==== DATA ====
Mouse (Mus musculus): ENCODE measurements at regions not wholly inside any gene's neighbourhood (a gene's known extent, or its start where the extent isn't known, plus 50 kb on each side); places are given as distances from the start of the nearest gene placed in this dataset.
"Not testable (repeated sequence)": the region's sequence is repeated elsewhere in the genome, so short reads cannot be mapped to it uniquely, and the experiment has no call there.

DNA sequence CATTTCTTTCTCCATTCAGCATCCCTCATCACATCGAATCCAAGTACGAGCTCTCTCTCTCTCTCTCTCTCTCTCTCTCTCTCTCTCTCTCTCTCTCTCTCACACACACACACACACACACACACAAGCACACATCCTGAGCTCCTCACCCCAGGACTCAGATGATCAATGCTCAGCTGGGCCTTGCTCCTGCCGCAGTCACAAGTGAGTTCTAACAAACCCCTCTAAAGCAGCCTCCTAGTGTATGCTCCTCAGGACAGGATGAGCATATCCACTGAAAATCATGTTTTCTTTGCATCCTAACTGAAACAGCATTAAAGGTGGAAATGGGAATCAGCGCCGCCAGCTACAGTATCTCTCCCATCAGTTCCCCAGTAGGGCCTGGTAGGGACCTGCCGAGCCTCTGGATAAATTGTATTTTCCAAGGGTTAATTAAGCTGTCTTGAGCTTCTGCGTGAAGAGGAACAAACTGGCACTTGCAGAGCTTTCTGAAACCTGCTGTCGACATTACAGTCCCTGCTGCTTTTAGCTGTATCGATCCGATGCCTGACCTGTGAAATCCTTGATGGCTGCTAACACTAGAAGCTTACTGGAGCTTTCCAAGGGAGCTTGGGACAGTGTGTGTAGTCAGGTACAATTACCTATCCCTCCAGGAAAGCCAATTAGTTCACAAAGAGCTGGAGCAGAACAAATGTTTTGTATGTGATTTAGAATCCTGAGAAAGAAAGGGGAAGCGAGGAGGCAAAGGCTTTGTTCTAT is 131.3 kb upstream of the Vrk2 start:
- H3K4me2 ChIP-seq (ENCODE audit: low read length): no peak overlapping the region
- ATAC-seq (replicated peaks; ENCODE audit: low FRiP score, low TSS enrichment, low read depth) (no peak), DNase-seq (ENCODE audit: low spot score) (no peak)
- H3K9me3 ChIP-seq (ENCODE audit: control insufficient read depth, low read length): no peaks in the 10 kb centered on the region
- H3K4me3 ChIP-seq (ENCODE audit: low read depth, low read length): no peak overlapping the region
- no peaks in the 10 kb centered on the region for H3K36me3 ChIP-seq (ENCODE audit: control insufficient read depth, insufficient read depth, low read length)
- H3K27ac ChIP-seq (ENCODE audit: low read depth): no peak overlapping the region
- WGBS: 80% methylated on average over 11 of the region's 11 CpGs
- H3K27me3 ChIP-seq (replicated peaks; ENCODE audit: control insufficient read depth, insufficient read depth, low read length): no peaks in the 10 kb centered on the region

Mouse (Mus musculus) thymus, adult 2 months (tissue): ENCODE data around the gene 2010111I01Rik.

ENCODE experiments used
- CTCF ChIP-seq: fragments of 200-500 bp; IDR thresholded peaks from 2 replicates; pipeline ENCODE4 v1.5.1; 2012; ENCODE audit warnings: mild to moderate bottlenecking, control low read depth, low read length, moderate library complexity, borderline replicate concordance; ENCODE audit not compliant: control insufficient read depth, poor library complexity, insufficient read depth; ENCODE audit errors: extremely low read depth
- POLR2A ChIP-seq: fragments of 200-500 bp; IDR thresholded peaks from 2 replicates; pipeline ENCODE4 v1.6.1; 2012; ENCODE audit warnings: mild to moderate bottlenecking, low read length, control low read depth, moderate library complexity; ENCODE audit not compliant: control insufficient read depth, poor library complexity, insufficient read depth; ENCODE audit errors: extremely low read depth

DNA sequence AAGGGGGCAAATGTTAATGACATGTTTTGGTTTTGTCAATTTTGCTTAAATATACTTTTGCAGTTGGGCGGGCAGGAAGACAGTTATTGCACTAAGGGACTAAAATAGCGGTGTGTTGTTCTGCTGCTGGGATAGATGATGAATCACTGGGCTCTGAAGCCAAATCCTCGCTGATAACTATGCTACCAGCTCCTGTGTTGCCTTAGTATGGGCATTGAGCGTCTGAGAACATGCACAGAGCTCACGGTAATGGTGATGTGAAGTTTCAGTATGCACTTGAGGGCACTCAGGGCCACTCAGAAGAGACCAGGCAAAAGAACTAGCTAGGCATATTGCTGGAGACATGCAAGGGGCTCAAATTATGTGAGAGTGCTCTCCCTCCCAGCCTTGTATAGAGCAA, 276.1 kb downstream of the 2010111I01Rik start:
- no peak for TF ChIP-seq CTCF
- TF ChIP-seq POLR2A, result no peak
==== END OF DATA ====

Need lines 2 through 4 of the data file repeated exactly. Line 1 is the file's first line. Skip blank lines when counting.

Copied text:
"Not testable (repeated sequence)": the region's sequence is repeated elsewhere in the genome, so short reads cannot be mapped to it uniquely, and the experiment has no call there.

DNA sequence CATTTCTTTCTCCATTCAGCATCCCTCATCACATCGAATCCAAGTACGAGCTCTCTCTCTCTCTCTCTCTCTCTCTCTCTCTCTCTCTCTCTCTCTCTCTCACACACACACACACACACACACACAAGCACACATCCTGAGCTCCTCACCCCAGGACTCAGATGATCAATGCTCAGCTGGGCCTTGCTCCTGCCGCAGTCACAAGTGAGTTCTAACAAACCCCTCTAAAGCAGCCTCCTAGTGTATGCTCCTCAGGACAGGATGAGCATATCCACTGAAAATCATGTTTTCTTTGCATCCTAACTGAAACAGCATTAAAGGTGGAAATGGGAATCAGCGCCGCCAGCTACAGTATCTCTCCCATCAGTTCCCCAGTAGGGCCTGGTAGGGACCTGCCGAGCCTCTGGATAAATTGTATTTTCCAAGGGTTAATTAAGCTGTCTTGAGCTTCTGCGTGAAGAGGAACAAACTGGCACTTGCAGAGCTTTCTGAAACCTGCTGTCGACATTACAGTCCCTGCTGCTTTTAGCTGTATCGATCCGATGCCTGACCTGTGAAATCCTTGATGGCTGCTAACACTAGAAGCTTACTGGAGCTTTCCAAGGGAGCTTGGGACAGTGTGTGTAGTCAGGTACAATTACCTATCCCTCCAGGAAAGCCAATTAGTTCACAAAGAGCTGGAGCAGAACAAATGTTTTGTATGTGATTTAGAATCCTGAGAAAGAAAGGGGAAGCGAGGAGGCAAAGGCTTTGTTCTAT is 131.3 kb upstream of the Vrk2 start:
- H3K4me2 ChIP-seq (ENCODE audit: low read length): no peak overlapping the region